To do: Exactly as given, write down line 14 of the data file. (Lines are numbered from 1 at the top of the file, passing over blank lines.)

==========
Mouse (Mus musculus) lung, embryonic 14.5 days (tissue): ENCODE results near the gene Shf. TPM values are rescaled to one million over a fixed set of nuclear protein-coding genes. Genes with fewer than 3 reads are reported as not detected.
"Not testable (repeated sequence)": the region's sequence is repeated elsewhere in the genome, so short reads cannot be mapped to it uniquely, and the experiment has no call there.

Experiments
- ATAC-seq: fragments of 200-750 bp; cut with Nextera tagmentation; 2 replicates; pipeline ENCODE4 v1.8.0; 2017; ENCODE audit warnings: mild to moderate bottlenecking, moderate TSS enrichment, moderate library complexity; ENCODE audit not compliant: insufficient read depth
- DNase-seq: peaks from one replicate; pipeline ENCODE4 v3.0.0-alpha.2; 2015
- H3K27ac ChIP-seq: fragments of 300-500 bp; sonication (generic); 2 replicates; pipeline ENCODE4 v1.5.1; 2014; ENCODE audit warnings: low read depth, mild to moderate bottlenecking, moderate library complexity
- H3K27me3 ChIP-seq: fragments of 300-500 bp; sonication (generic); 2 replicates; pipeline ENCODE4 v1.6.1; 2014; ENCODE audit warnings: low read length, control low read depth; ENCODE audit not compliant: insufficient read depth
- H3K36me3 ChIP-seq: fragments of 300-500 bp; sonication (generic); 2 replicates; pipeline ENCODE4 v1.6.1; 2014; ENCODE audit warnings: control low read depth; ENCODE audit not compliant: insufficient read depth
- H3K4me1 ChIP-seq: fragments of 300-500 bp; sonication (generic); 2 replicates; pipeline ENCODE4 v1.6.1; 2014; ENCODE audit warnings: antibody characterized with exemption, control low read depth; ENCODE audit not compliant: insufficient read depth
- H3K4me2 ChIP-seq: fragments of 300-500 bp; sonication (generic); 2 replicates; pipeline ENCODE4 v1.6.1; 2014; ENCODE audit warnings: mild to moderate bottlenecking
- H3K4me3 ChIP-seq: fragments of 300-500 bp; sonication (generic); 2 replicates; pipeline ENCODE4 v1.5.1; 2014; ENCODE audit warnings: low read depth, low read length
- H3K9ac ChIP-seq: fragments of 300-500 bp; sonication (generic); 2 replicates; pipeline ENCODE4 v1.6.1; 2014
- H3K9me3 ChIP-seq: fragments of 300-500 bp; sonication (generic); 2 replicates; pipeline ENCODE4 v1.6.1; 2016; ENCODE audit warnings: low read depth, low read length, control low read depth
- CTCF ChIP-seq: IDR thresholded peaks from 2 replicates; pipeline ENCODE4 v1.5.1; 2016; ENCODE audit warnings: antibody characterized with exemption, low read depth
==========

- CTCF ChIP-seq: IDR thresholded peaks from 2 replicates; pipeline ENCODE4 v1.5.1; 2016; ENCODE audit warnings: antibody characterized with exemption, low read depth